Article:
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save on funeral costs

On average the costs of a funeral fall between seven to twelve thousand dollars. When faced with the loss of a loved one, this financial obligation can be a heavy burden to carry. Fortunately, there are steps you can take ahead of time to help your loved ones save on funeral costs in the future. 

Opt for a cremation service rather than a traditional burial. 

Cremation services have become much more popular over the last year. This is largely due to the fact that cremation services are so much more affordable compared to a traditional burial. With a cremation service, you omit many extra expenses such as embalming, grooming, and a casket purchase. This method of disposition also gives you more time and flexibility for holding a memorial service at a later time or preferred location, without adding on the costs of transportation and refrigeration. 

Consider cremation preplanning

Funeral and cremation pre-planning, in simple terms, means making decisions about your funeral arrangements in advance. This can be done at any point in your life, preferably when you are not under stress due to an illness and can take your time with the decision-making process. This can be as simple as stating your preferences regarding cremation and burial site, or as detailed as organizing exactly how and where you’d like your entire ceremony to take place. It’s a good idea to have these decisions in written form.

Pre-arranging a cremation and funeral service, allows you to get to know your options and make your own decisions in a pressure-free environment so that you can make the best decision for yourself and your loved ones. Additionally, it lifts the burden of arranging a funeral, off of your loved ones and takes care of those arrangements ahead of time, even though we are well and healthy.

Put funds aside in a Payable on Death (POD) account

A Payable on Death account allows you to select a beneficiary who will inherit all assets in the account upon your death. POD accounts are kept out of probate court. Any assets that go through probate court are subject to costs that must be paid by the estate of the deceased, which often dilutes the value of any financial assets that otherwise might be passed to beneficiaries. 

Shop around 

As with any other service, it is a good idea to inquire about a quote from several different funeral homes. The price range for the same service rendered can vary drastically from business to business. Though many funeral homes do not display their prices on their website, the law requires funeral homes to give you written price lists for their products and rendered services.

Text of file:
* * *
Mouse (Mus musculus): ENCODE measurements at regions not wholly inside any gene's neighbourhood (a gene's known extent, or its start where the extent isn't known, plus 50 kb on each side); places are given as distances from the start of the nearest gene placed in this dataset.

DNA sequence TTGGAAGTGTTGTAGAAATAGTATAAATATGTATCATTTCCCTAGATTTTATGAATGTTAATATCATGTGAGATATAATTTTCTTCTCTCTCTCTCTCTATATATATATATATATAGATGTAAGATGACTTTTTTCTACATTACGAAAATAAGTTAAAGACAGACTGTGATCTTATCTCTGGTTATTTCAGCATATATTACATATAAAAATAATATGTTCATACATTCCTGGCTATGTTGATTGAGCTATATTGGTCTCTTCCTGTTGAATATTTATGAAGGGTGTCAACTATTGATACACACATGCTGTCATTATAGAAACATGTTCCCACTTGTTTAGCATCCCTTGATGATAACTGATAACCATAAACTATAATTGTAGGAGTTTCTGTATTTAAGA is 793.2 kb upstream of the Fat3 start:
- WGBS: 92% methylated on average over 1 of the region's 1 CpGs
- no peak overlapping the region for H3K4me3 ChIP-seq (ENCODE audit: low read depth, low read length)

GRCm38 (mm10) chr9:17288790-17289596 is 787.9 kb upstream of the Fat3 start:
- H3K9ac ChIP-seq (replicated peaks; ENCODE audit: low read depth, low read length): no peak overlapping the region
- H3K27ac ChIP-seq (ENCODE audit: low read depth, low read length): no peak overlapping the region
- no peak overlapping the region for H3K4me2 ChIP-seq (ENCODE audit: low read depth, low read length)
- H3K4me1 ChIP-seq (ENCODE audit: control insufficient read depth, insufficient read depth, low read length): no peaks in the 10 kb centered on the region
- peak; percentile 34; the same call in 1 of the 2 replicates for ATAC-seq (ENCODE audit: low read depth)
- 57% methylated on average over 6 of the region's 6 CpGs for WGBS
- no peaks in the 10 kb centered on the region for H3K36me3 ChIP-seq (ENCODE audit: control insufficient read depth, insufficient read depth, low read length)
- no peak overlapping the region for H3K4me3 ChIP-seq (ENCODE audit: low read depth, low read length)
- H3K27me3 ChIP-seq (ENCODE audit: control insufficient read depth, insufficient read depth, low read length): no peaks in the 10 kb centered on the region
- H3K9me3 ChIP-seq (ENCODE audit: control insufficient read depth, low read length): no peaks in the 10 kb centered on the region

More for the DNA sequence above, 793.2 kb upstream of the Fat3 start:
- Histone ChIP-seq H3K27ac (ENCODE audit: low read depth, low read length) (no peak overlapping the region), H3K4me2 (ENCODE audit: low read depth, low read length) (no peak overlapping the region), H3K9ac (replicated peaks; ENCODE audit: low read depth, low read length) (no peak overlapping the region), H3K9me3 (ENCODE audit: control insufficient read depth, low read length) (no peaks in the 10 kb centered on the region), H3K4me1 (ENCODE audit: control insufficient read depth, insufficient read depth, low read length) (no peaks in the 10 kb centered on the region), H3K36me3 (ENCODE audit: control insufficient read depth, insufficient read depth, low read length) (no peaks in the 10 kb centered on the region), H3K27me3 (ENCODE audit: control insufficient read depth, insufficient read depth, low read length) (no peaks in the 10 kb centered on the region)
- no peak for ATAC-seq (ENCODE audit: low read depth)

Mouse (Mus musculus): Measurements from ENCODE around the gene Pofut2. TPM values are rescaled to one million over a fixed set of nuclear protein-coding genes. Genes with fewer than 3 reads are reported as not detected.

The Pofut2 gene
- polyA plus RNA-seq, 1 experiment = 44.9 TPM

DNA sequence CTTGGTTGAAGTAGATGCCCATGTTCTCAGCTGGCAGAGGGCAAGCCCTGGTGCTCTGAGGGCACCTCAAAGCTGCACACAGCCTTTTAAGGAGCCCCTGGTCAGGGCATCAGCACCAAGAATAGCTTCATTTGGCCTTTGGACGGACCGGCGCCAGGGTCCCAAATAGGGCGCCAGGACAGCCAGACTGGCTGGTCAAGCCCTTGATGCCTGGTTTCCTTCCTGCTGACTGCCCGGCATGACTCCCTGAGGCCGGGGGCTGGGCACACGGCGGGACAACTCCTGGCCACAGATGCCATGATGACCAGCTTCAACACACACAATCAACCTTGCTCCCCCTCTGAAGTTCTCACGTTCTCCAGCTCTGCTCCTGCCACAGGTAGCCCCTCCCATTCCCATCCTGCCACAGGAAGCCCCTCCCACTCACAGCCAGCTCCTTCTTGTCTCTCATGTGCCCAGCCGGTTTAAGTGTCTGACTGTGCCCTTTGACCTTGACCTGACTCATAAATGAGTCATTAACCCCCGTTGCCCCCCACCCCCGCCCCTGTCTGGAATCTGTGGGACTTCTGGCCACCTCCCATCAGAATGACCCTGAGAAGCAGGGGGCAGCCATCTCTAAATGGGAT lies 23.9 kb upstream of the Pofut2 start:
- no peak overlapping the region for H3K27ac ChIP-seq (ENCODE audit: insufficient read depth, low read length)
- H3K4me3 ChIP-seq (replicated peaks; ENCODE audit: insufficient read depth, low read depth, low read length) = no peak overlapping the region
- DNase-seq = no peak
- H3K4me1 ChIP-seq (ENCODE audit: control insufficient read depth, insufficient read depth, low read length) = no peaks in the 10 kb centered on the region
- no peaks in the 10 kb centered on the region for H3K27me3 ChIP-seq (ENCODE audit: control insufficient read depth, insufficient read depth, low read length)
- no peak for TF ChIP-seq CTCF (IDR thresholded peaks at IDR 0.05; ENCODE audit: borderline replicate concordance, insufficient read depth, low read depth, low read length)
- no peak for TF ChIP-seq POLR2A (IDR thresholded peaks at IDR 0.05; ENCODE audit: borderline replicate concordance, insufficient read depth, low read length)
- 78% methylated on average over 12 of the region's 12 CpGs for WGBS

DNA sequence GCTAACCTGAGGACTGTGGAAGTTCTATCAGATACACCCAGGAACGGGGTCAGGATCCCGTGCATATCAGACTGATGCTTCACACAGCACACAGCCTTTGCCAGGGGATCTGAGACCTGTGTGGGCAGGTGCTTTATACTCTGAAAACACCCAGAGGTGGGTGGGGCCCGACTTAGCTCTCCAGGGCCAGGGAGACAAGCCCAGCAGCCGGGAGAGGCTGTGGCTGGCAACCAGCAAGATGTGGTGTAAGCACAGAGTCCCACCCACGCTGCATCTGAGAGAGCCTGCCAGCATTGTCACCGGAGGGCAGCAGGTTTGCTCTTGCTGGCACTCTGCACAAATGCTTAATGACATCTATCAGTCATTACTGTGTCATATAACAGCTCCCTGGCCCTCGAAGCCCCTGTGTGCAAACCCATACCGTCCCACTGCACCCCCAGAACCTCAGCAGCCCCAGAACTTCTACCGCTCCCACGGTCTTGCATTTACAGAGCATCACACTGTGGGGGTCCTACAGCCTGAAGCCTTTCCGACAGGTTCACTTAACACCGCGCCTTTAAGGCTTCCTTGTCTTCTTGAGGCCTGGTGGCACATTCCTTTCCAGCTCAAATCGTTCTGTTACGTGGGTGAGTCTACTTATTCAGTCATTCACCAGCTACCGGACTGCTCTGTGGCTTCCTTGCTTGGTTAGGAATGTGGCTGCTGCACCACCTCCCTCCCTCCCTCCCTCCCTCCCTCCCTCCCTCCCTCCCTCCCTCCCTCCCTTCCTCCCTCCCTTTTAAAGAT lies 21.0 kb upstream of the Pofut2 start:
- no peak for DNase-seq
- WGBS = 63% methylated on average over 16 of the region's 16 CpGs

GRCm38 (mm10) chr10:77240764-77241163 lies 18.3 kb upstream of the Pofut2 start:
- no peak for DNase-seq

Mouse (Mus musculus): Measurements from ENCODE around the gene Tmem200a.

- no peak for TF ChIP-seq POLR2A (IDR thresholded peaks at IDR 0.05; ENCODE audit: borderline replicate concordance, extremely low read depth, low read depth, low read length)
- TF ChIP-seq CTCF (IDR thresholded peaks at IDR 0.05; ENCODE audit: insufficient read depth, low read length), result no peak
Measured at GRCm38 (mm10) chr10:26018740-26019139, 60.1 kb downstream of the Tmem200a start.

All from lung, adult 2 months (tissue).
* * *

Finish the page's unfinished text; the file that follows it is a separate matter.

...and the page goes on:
But the price tag isn’t the only thing you should consider. Read reviews and consider visiting funeral homes you are potentially interested in. This will allow you to check the facility’s cleanliness, consolt the staff, establish the funeral home’s credibility and decide if you’re comfortable trusting them. 

Know your options when it comes to caskets and urns

Because cremation is the very final disposition of a body it is governed by strict laws and regulations. Fortunately, this means you have certain rights when it comes to cremation.

For example, funeral homes will usually offer specific cremation package plans. Many of these come with a long list of services and a hefty price tag. While you might be encouraged to opt for one of these options, you should know that funeral homes are required to include direct cremation as one of their available services.

During the cremation process, the body may be contained in a casket, however, you should know that this is not required. If you do wish to use a container, the funeral home is required by federal law to have an alternative container available for you. 

You also hold the right to use whatever urn you’d like and are not required to purchase one from the funeral home.  

Consider donating the body to science

While a body must meet specific requirements to be accepted by a medical facility, such as the Mayo Clinic, there are no costs directly involved with the donation. This excludes transportation costs to the facility and the filing of a death certificate by a funeral home. 

A donation can be denied for several reasons. Some reasons include the donor having an infectious disease, the legal next of kin objecting, or the body being embalmed prior to arriving at a medical facility. Once your body has been donated, any unused tissue and remains will be cremated and returned to the deceased’s family. The family will also receive detailed information about how the body was used and specific ways it helped advance medical science.

We make ourselves available 24/7 and guide the families we work with using the highest level of ethics, competence, and compassion, providing personalized and professional cremation services in a comfortable environment at an affordable cost. Contact us today with any questions you may have.

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Florida law states “A cremation may not be performed until a legally authorized person gives written authorization for such cremation,” (FS 497.607).  Furthermore, the law defines whom the “legally authorized person” is and sets up the order of priority of next of kin. We require a written authorization before scheduling any cremation or funeral services. The “Authorization for Cremation and Disposition” form must be signed by the next of kin in the following order: spouse, son or daughter (of legal age), parent, brother or sister, grandchild, grandparent.

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